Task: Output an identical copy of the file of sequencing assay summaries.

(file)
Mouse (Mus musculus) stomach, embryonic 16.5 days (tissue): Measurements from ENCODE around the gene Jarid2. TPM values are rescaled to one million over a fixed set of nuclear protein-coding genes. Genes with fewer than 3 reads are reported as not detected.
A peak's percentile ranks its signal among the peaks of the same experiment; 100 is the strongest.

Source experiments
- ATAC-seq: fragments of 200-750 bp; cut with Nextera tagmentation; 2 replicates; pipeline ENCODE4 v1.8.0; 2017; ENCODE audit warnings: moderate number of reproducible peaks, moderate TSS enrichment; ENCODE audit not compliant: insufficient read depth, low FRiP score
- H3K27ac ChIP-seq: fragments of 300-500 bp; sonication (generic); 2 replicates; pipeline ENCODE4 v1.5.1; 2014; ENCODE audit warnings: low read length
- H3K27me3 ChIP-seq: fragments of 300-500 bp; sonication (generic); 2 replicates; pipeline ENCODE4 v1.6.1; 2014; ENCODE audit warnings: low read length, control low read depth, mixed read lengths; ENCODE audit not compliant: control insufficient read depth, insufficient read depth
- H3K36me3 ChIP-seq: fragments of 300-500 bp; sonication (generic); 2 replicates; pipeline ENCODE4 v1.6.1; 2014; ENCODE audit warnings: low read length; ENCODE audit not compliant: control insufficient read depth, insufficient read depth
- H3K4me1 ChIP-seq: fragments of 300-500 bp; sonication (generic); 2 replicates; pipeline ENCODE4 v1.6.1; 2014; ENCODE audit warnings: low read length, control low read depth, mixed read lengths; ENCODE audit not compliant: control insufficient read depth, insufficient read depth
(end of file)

Mouse (Mus musculus) stomach, embryonic 16.5 days (tissue): Measurements from ENCODE around the gene Jarid2. TPM values are rescaled to one million over a fixed set of nuclear protein-coding genes. Genes with fewer than 3 reads are reported as not detected.
A peak's percentile ranks its signal among the peaks of the same experiment; 100 is the strongest.

Source experiments
- ATAC-seq: fragments of 200-750 bp; cut with Nextera tagmentation; 2 replicates; pipeline ENCODE4 v1.8.0; 2017; ENCODE audit warnings: moderate number of reproducible peaks, moderate TSS enrichment; ENCODE audit not compliant: insufficient read depth, low FRiP score
- H3K27ac ChIP-seq: fragments of 300-500 bp; sonication (generic); 2 replicates; pipeline ENCODE4 v1.5.1; 2014; ENCODE audit warnings: low read length
- H3K27me3 ChIP-seq: fragments of 300-500 bp; sonication (generic); 2 replicates; pipeline ENCODE4 v1.6.1; 2014; ENCODE audit warnings: low read length, control low read depth, mixed read lengths; ENCODE audit not compliant: control insufficient read depth, insufficient read depth
- H3K36me3 ChIP-seq: fragments of 300-500 bp; sonication (generic); 2 replicates; pipeline ENCODE4 v1.6.1; 2014; ENCODE audit warnings: low read length; ENCODE audit not compliant: control insufficient read depth, insufficient read depth
- H3K4me1 ChIP-seq: fragments of 300-500 bp; sonication (generic); 2 replicates; pipeline ENCODE4 v1.6.1; 2014; ENCODE audit warnings: low read length, control low read depth, mixed read lengths; ENCODE audit not compliant: control insufficient read depth, insufficient read depth